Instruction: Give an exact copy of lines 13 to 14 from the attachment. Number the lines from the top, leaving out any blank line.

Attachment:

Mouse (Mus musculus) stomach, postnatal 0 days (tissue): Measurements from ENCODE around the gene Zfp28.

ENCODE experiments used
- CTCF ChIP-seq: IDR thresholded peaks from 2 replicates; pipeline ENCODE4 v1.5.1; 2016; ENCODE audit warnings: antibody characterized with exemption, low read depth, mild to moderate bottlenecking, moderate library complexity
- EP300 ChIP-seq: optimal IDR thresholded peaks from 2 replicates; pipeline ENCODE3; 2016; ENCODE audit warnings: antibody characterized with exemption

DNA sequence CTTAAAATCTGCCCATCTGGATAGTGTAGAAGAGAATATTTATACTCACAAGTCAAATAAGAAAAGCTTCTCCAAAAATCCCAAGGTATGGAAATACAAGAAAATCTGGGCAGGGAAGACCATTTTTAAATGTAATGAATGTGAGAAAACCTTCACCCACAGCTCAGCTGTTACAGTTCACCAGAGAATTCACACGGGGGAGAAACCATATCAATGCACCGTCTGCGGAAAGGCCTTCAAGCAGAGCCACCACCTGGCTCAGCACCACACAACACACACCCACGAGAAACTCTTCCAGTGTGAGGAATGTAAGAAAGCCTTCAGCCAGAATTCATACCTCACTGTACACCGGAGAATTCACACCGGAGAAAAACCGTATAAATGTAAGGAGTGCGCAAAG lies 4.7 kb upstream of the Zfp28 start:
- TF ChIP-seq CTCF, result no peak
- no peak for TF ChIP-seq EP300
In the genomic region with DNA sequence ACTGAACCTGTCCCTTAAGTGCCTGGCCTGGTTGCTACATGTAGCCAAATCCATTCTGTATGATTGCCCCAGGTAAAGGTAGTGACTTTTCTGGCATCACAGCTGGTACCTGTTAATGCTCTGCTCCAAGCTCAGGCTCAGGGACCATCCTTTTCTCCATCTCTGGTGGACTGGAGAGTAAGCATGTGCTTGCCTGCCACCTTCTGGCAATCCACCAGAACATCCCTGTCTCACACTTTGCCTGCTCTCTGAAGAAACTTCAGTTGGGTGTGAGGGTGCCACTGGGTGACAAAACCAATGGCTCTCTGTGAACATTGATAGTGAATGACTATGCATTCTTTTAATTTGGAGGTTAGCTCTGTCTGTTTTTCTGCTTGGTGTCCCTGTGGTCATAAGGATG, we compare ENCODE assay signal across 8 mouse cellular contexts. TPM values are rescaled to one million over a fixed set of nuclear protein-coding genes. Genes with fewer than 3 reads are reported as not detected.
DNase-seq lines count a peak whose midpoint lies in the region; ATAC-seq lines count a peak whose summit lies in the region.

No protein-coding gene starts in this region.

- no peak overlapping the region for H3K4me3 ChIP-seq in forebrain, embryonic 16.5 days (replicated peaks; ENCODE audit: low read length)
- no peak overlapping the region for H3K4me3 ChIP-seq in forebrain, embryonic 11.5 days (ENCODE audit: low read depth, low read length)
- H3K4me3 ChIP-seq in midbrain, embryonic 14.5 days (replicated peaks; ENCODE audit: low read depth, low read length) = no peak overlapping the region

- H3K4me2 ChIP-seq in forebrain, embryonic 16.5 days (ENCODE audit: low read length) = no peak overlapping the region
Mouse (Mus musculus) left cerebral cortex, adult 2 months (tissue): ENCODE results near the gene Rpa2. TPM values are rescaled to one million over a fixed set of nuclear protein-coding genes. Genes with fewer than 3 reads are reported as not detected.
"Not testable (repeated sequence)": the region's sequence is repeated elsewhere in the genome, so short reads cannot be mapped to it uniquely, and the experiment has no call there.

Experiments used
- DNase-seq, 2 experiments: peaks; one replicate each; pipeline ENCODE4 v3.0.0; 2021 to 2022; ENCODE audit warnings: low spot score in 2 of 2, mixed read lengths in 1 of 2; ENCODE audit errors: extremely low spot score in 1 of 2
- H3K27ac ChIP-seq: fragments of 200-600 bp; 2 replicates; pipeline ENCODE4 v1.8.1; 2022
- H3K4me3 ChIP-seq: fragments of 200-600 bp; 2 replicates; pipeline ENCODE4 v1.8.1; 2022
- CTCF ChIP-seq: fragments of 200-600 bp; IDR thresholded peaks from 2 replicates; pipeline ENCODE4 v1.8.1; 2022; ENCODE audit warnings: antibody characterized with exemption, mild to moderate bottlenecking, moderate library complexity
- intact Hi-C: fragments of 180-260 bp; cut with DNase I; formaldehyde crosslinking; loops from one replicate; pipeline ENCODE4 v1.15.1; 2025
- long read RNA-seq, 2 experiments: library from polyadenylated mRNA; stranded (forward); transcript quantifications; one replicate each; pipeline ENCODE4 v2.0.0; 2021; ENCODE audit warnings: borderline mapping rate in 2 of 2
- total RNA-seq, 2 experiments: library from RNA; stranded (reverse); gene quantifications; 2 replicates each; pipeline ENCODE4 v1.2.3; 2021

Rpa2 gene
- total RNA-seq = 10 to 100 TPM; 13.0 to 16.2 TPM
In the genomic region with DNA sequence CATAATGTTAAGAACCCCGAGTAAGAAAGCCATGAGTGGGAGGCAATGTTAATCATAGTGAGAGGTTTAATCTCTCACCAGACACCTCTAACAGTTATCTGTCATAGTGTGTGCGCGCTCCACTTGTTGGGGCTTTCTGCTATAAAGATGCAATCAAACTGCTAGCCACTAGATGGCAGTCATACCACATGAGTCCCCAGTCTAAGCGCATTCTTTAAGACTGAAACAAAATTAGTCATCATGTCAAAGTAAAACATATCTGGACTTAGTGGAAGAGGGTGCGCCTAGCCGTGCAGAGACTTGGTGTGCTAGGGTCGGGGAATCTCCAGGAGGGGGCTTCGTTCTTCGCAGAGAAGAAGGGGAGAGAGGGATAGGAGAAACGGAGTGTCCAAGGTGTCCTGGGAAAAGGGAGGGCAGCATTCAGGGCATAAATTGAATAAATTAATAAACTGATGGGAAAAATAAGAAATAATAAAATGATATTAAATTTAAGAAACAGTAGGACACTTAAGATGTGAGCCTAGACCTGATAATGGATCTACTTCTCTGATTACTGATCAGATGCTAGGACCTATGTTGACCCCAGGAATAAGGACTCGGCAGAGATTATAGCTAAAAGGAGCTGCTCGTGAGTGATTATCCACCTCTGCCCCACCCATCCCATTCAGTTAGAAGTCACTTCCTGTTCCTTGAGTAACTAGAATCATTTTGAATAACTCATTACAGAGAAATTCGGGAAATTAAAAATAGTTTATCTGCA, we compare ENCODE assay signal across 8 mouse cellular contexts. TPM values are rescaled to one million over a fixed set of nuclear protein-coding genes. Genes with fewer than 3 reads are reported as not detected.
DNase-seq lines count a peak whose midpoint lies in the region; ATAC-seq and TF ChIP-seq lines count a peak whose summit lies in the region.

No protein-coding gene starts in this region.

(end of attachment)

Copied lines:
- H3K4me3 ChIP-seq in midbrain, embryonic 14.5 days (replicated peaks; ENCODE audit: low read depth, low read length) = no peak overlapping the region

- H3K4me2 ChIP-seq in forebrain, embryonic 16.5 days (ENCODE audit: low read length) = no peak overlapping the region